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5-08-2008 @ 4:37PM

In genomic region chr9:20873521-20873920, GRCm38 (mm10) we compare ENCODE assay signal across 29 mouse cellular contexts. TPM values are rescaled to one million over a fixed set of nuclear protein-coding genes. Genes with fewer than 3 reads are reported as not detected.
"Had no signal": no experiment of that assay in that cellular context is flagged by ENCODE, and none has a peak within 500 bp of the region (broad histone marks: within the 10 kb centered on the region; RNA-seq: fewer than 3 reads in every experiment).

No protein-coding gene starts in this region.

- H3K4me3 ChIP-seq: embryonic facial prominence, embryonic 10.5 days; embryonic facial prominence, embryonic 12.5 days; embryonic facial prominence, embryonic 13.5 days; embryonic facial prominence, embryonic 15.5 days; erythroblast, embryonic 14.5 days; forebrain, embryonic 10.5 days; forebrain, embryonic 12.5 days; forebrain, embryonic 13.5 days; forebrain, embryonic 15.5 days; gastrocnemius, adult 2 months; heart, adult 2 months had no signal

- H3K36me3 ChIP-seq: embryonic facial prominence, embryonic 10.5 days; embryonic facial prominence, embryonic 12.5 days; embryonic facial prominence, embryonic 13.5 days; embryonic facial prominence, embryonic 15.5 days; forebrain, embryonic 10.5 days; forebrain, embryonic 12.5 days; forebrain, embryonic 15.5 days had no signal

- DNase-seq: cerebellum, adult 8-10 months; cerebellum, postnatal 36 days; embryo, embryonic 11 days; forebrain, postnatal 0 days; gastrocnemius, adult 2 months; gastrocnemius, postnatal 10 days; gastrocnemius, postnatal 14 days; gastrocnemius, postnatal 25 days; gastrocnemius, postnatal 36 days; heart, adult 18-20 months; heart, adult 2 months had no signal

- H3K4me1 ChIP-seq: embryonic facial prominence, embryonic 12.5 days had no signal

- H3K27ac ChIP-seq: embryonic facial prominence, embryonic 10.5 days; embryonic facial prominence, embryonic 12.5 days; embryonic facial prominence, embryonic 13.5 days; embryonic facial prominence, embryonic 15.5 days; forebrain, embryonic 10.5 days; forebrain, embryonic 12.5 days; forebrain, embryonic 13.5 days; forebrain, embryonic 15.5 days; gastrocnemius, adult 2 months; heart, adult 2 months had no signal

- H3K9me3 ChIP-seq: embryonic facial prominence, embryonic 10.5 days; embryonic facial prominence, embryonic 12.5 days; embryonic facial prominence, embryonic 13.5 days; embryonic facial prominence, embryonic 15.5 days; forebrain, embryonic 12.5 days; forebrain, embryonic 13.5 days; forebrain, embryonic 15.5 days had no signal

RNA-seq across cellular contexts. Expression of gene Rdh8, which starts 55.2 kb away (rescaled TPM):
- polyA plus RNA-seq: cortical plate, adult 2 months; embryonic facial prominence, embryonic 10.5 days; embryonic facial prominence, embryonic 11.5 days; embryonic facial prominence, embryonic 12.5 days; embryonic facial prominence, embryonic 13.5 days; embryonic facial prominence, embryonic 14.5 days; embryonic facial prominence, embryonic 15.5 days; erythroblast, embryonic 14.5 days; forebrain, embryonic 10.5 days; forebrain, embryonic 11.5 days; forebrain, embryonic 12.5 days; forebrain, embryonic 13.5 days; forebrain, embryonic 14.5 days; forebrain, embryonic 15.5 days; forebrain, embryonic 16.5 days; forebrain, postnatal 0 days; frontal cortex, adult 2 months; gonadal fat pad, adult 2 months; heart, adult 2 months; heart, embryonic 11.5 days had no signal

Dave,That's wrong. Reproduction and distribution are separate rights, both listed under 17 USC 106. It is a violation of copyright law to make a copy without authorization unless that copy falls under the fair use exception outlined in section 107.A section of a paper I just wrote for a copyright class covered this case (yes, IAAL, or will be soon). Here's a brief summary:Glider is accused of secondary infringement, that is, inducing others to infringe Blizzard's copyrights. No one's really disputing that using Glider is a violation of the TOS; the question is whether breaking the TOS/EULA is copyright infringement. If the users aren't infringing, Glider can't be inducing them to infringe.Running WoW makes a copy of the program in your RAM. The TOS gives you a license to make this copy. The TOS requires that you not use a third party program to start WoW. Blizzard says that using Glider is outside the scope of the license granted, and thus is copyright infringement.Glider, and apparently Public Knowledge, say that copyright law doesn't allow limitations on licenses in this way--a license to copy is a license to copy. Any restrictions you put on *how* you copy it or how you use it are just contract terms, because there's no violation of an exclusive right under 106. This a Big Difference in law. If you break a contract, for the most part the other party can only sue you to comply with the contract or compensate them for their loss (and only for their loss--they're not supposed to get richer than they otherwise would have if you had complied with the contract). This is also the case in copyright law for the most part, but as a preventive measure 17 USC 504 provides for statutory damages, instead of "actual" damages, of $750-$30,000 for *each* work infringed (and this is why people who have thousands of songs on their computer settle with the RIAA).So what we're talking about here, and the reason everyone is up in arms, is that if Blizz wins this argument, they will have the right to sue me for at least $750 if I let my wife log in on my account to check my auctions. They probably won't, but that's a big bargaining chip to hold in disputes with users.If both parties pursue this, my guess is it will go to the Supreme Court. There is a Ninth Circuit case involving Ticketmaster and a Federal Circuit case with a long and boring name that conflict on this point, so the Supreme Court would likely take it up to resolve the difference.
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